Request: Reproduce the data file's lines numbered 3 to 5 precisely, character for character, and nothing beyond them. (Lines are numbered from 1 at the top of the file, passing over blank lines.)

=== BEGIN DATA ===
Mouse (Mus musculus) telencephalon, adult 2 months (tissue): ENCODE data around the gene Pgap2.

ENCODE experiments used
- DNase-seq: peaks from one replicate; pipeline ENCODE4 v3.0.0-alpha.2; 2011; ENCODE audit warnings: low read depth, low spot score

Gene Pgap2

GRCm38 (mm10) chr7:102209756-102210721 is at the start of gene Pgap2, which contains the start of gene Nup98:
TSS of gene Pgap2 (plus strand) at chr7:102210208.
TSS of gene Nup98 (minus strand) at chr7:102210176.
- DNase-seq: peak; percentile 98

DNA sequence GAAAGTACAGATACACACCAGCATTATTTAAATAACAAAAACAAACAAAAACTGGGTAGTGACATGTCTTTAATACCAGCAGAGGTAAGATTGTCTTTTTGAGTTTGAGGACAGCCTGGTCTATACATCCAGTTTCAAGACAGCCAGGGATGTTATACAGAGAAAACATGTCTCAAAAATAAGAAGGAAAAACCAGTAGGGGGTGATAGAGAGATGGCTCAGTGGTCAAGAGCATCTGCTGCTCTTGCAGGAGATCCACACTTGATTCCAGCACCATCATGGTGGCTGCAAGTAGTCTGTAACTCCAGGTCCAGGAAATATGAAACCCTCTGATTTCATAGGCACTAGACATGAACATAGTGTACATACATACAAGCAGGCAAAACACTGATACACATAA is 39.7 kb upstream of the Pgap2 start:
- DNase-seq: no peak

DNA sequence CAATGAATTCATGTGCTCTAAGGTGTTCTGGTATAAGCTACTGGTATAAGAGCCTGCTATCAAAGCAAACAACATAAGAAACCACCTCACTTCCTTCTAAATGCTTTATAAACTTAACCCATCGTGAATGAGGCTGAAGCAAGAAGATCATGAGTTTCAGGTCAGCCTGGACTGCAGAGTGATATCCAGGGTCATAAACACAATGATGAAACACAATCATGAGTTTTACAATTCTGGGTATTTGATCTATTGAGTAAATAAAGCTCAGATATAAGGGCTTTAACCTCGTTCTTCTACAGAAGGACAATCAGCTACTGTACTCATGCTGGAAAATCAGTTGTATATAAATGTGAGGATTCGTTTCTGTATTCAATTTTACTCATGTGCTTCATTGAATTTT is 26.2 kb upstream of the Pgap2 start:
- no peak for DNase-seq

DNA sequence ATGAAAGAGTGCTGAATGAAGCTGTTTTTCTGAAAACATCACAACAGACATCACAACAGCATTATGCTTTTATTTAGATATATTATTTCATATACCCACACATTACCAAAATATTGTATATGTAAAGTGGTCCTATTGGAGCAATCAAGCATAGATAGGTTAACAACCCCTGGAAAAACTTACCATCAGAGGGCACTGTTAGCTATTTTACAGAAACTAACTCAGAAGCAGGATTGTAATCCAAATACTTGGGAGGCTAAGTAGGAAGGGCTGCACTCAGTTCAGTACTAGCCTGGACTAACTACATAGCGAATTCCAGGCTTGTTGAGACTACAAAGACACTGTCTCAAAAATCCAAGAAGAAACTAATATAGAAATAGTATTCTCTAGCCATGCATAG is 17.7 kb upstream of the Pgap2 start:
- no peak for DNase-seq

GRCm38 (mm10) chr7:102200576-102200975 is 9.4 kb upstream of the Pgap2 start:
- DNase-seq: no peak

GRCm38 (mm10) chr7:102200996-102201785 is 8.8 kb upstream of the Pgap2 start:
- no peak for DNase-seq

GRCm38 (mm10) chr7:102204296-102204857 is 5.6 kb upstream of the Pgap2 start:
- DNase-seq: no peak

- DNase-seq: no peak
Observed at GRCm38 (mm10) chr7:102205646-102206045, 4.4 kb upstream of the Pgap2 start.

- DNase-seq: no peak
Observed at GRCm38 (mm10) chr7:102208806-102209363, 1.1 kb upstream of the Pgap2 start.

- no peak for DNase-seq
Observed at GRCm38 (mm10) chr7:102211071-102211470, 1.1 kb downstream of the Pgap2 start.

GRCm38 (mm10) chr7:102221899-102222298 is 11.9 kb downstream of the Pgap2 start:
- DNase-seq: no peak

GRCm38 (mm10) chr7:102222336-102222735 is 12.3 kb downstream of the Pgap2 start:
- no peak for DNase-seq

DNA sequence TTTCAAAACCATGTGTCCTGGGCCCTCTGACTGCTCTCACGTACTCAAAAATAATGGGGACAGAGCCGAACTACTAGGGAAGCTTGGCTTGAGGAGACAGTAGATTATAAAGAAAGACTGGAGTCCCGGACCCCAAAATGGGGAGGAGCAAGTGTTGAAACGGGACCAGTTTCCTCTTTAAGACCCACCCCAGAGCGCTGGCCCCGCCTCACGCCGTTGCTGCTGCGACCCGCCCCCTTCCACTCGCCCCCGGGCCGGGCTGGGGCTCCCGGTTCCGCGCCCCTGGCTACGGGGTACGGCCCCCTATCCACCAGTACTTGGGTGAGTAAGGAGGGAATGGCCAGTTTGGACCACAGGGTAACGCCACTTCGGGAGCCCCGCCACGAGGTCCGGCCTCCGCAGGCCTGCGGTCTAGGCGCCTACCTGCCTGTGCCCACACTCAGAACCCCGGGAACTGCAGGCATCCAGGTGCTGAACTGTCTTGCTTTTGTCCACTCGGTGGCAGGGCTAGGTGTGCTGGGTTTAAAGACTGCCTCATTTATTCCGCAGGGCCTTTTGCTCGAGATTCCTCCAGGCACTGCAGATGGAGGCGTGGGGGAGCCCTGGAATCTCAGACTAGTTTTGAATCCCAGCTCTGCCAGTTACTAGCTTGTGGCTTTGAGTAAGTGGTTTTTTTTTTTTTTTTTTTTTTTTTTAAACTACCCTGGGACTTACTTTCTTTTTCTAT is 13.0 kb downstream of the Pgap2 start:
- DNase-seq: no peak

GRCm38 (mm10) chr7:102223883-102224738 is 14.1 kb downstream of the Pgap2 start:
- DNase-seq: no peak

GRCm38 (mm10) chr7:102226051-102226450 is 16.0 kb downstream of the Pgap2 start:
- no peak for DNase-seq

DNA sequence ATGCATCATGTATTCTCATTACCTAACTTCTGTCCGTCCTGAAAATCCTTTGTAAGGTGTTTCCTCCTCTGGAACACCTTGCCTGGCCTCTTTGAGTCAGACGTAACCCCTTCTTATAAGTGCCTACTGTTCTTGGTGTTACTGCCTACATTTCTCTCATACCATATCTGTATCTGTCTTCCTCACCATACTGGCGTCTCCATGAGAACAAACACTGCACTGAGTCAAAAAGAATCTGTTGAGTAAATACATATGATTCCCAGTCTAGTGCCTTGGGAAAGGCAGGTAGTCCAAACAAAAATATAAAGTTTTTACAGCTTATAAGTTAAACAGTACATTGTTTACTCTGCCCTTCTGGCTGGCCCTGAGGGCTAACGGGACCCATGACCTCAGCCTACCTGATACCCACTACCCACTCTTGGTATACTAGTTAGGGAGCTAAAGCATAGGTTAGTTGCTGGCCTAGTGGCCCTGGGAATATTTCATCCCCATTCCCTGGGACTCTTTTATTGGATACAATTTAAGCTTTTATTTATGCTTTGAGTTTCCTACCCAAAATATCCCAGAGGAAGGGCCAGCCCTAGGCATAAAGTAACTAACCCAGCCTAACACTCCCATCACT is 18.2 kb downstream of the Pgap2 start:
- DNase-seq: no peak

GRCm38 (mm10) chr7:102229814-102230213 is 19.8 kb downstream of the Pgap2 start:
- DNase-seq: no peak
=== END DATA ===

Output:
- DNase-seq: peaks from one replicate; pipeline ENCODE4 v3.0.0-alpha.2; 2011; ENCODE audit warnings: low read depth, low spot score

Gene Pgap2

GRCm38 (mm10) chr7:102209756-102210721 is at the start of gene Pgap2, which contains the start of gene Nup98: